The Danish biotech company has been considered a prime acquisition target since its sugar division was carved off and sold to Nordzucker in 2009. Rumours about potential buyers had focused on private equity.
The offer from DuPont is for $5.8bn (€4.5bn or DKK 33.5bn at today’s exchange rates) plus assumption of $500m (€386.7m; DKK 2887.6m) in debt, through the purchase of all shares of a nominal value of DKK20 each at a cash price of DKK 665.
Danisco’s board is recommending that shareholders accept the offer. It represents a 25 per cent premium on Friday’s closing share price – which was an all time high – and a 90 per cent premium on the share price 12 months ago. The total acquisition price is 12.8 times the company’s EBITDA, based on the last 12 months.
Jørgen Tandrup, chairman of the board of directors, said in a statement: “We believe this offer represents attractive value for Danisco shareholders at a time when the share price is at an all-time high, and that it is in the best interest of the business and our employees.
“There will be substantial opportunities as part of a larger group and DuPont will bring significant advantages to Danisco’s strategy and further development. DuPont and Danisco make a powerful combination and will benefit from each others’ complementary strengths and skills.”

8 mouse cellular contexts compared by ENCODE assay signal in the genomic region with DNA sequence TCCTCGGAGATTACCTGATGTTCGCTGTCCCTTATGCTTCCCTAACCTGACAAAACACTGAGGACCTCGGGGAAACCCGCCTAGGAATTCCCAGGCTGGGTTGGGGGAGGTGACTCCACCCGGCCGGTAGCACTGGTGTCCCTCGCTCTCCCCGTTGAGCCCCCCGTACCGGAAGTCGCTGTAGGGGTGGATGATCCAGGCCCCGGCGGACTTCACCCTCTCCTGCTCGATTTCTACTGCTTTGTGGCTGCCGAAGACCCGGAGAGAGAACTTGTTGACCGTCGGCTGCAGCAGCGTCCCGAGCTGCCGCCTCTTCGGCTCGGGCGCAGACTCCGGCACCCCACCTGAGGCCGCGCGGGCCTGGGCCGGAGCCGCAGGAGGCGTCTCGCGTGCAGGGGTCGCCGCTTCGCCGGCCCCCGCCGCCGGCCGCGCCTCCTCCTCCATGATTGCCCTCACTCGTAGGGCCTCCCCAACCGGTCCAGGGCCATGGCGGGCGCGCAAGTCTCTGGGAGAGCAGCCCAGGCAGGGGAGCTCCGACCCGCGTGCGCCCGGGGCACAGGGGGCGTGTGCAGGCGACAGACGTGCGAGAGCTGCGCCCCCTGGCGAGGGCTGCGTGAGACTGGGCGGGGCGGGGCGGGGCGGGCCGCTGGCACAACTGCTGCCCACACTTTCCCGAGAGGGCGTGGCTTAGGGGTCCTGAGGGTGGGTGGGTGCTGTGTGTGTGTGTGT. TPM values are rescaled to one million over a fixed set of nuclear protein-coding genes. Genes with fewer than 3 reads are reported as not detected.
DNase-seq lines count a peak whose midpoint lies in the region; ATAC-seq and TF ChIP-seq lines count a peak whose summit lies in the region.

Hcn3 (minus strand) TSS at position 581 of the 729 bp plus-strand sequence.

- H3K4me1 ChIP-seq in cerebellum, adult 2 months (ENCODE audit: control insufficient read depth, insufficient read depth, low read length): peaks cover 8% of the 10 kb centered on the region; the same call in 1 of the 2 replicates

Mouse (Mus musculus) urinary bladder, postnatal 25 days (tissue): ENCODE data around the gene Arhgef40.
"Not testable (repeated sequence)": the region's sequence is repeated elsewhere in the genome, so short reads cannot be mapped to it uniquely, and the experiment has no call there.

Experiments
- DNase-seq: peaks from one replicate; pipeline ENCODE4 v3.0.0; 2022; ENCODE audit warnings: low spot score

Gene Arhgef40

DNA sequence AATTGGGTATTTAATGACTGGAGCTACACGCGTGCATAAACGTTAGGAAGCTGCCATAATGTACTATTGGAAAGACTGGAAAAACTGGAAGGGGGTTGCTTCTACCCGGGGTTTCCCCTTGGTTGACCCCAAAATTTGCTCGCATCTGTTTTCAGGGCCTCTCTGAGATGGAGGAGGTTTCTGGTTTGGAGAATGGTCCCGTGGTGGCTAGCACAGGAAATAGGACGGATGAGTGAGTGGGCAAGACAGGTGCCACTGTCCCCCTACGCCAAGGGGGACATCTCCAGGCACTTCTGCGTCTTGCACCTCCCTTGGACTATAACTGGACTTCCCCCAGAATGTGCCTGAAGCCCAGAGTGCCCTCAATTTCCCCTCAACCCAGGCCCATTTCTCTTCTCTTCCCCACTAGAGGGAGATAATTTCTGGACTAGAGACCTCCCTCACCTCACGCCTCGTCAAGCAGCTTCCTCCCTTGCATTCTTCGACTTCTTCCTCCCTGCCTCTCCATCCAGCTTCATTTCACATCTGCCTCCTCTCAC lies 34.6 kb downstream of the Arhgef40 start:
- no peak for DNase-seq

Tandrup revealed at an analyst presentation today that some other companies were bidding for Danisco right up until last night, but DuPont not only offered the best price but has also deemed the best fit.
Danisco today reiterated its guidance for full year 2010-11 provided on 16 December 2010, in which it said it expected group revenue of around DKK 15.3 bn – up from a previous expectation of DKK 15bn. Cultures and enzymes (Genencor) are expected to see growth of 7 to 9 per cent, and enablers and sweeteners of 3 to 5 per cent.
Danisco and DuPont already have a history of working together, as they are already partnering over the development of second generation biofuels.
DuPont Chair and CEO Ellen Kullman said: “Danisco has attractive, market-driven science businesses that offer clear synergies with DuPont Nutrition & Health and Applied BioSciences.
“This transaction is a perfect strategic fit with our growth opportunities and will help us solve global challenges presented by dramatic population growth in the decades to come, specifically related to food and energy.”
The acquisition, which is expected to close in Q2 2011, is expected to take a toll on earnings per share; outlook for 2011 would reduce by between $0.30 and $0.45 per share, from the previously stated $3.30 to $3.60. DuPont has said it expects Danisco to be accreditive to cash and earnings in 2012, the first full year of combined operations.
Danisco CEO Tom Knutzen said at the analyst meeting that DuPont has signalled research business activities will remain in Denmark, but it is too early to say whether any employees will be laid off as a result of the acquisition. No competition hurdles are anticipated to the closure of the deal, as the two companies currently have complementary, not competitive, business activities, he said.
Kullman has been at the helm of DuPont for two years and Danisco will be her first major acquisition. It was under her predecessor Charles Holliday that DuPont acquired Pioneer $7.7bn. Although some analysts were critical of Holliday for paying such a high price, the Pioneer buy-out propelled the chemical firm into the food and nutrition arena.